On Wednesday, Michael Cohen pleaded guilty to a series of charges, including campaign finance violations that he said he committed at the direction of his former top client, then-candidate Donald Trump. Federal prosecutors say that in addition to the evidence presented by Cohen, they have reached a non-prosecution agreement with America Media Inc., parent company of the National Enquirer, who says that they worked "in concert" with the Trump campaign to squash stories featuring alleged Trump paramour former Playmate Karen McDougal.
On Thursday, NBC News reported that it has "confirmed" that Trump was the mysterious "third person" in the room during an August 2015 discussion between Cohen and National Enquirer publisher David Pecker about countering negative stories about Trump.
Prosecutors revealed Wednesday that AMI has admitted that Pecker "offered to help deal with negative stories about that presidential candidate's relationships with women by, among other things, assisting the campaign in identifying such stories so they could be purchased and their publication avoided." The company admitted to making a $150,000 payment to McDougal "in concert with the [Trump] campaign" to "catch-and-kill" her stories during the 2016 campaign. The company also noted that "at least one other member of the campaign" was at the meeting.
An NBC source says that Trump was that unnamed "other member," a claim also made in a Wall Street Journal report in November.
NBC quotes NBC analyst and former assistant U.S. attorney Daniel Goldman as asserting that if it's true that Trump was in the room at the meeting, combined with his apparent awareness of the deal with Pecker in a secretly taped call, you could now "squarely place Trump in the middle of a conspiracy to commit campaign finance fraud."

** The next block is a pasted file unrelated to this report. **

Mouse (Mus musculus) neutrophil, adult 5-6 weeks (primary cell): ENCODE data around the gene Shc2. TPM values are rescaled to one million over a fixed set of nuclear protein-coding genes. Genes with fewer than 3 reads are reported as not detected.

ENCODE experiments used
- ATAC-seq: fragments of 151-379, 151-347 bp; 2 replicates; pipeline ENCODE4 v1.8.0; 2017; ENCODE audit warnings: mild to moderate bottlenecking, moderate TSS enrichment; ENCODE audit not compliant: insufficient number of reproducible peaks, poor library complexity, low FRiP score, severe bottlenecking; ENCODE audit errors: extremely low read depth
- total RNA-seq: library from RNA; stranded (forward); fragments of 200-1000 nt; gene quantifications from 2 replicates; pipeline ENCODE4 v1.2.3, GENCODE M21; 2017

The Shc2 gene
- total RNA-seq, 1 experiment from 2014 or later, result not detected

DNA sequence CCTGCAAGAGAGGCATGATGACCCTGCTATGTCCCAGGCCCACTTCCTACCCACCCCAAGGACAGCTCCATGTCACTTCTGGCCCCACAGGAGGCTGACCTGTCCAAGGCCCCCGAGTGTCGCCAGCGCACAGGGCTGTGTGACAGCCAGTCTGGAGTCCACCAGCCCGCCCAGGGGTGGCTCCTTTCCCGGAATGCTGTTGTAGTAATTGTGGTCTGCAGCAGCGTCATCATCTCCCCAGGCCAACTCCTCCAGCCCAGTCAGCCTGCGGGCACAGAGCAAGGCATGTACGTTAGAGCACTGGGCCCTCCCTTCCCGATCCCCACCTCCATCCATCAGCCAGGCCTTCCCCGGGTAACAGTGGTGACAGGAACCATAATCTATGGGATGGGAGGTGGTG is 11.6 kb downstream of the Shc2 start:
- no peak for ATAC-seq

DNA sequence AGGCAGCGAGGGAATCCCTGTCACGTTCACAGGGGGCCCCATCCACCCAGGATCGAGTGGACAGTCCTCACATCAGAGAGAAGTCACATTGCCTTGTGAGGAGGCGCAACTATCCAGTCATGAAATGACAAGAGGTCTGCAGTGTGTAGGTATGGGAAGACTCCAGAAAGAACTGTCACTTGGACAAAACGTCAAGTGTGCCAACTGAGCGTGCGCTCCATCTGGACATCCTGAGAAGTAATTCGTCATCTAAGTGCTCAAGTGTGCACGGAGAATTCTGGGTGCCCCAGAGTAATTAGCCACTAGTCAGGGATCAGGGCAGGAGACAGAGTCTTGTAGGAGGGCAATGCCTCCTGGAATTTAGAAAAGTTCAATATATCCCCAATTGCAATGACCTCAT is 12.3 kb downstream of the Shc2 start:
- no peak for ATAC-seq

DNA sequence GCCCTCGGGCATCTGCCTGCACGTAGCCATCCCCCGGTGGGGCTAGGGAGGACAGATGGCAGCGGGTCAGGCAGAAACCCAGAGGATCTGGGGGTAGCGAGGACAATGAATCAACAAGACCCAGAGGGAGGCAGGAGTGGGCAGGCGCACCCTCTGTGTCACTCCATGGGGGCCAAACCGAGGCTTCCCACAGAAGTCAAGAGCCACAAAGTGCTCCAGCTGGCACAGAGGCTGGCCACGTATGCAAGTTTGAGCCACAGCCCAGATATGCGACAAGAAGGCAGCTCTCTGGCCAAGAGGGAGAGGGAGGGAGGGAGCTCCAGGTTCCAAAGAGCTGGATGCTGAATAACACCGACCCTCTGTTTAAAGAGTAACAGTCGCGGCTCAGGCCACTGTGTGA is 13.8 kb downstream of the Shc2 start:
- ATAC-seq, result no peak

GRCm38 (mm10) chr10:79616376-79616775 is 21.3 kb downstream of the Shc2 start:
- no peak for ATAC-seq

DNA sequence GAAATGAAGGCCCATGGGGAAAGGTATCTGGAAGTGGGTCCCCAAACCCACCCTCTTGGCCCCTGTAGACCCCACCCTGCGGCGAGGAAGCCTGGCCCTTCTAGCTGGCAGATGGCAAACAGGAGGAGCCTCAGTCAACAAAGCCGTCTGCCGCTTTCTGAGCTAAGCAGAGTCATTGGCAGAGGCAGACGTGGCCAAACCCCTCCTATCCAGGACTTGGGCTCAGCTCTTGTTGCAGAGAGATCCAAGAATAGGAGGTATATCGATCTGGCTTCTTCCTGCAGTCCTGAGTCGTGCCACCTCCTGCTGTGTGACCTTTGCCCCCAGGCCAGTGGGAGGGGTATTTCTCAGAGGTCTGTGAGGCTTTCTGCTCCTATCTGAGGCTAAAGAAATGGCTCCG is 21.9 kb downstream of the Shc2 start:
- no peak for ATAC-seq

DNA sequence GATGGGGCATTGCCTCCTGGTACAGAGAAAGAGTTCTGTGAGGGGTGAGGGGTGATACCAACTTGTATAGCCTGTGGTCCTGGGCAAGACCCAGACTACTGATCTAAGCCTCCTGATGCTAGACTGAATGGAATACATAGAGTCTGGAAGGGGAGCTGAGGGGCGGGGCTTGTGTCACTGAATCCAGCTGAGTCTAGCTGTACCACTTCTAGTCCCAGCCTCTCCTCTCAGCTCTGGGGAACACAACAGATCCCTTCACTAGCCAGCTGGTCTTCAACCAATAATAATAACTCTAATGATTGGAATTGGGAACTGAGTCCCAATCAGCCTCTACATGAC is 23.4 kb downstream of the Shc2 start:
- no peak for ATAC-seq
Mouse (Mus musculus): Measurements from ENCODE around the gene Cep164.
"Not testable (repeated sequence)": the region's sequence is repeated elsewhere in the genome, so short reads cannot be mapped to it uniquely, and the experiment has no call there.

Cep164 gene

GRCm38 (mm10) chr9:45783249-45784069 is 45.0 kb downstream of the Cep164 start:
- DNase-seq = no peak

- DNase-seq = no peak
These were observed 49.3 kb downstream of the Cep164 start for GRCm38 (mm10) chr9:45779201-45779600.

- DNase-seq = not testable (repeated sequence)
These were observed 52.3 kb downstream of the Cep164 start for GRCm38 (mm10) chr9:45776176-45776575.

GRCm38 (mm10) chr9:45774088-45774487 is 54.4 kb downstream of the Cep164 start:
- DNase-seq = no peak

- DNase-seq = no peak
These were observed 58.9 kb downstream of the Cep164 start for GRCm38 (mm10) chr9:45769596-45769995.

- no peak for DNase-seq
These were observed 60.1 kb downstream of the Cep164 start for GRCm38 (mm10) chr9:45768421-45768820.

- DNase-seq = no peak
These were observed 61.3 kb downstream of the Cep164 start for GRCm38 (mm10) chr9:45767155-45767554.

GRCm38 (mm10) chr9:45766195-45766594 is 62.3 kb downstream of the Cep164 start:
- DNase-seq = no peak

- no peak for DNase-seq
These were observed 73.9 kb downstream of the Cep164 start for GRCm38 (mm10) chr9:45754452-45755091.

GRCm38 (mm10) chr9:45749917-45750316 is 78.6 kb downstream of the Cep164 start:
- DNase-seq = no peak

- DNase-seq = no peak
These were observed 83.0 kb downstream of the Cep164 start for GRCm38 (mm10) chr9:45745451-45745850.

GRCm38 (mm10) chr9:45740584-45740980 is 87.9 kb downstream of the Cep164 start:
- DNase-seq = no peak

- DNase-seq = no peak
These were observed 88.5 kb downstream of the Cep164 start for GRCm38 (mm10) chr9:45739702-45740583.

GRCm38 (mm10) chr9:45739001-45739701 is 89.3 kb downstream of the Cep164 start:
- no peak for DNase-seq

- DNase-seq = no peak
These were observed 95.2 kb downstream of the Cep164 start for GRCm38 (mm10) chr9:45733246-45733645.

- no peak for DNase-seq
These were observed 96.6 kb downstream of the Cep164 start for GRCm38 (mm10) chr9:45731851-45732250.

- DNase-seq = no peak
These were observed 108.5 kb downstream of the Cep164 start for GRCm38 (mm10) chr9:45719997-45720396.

Trump and his legal team have countered the claim by arguing that the hush money deals were "personal transactions" intended to spare him and his family of public embarrassment, rather than expressly for the purpose of protecting his presidential campaign.
Trump took to Twitter Thursday to refute Cohen's claims. "I never directed Michael Cohen to break the law," he wrote in a series of tweets. "He was a lawyer and he is supposed to know the law. It is called 'advice of counsel,' and a lawyer has great liability if a mistake is made. That is why they get paid."
The campaign finance angle, he argued, was flawed. "Despite that many campaign finance lawyers have strongly stated that I did nothing wrong with respect to campaign finance laws, if they even apply, because this was not campaign finance," he wrote.
Cohen, who was convicted of tax evasion and fraud in addition to the campaign finance violations, was only trying to reduce his sentence, Trump asserted. "Cohen was guilty on many charges unrelated to me, but he plead to two campaign charges which were not criminal and of which he probably was not guilty even on a civil basis," he wrote. "Those charges were just agreed to by him in order to embarrass the president and get a much reduced prison sentence, which he did-including the fact that his family was temporarily let off the hook. As a lawyer, Michael has great liability to me!"
Cohen responded to Trump's statements in an interview with ABC News that aired Friday morning. "I knew what I was doing was wrong. I stood up before the world and I accepted the responsibility for my actions," he said, referencing his sentencing plea Wednesday. Trump, he said, "of course" knew that the "hush money" payments were "wrong."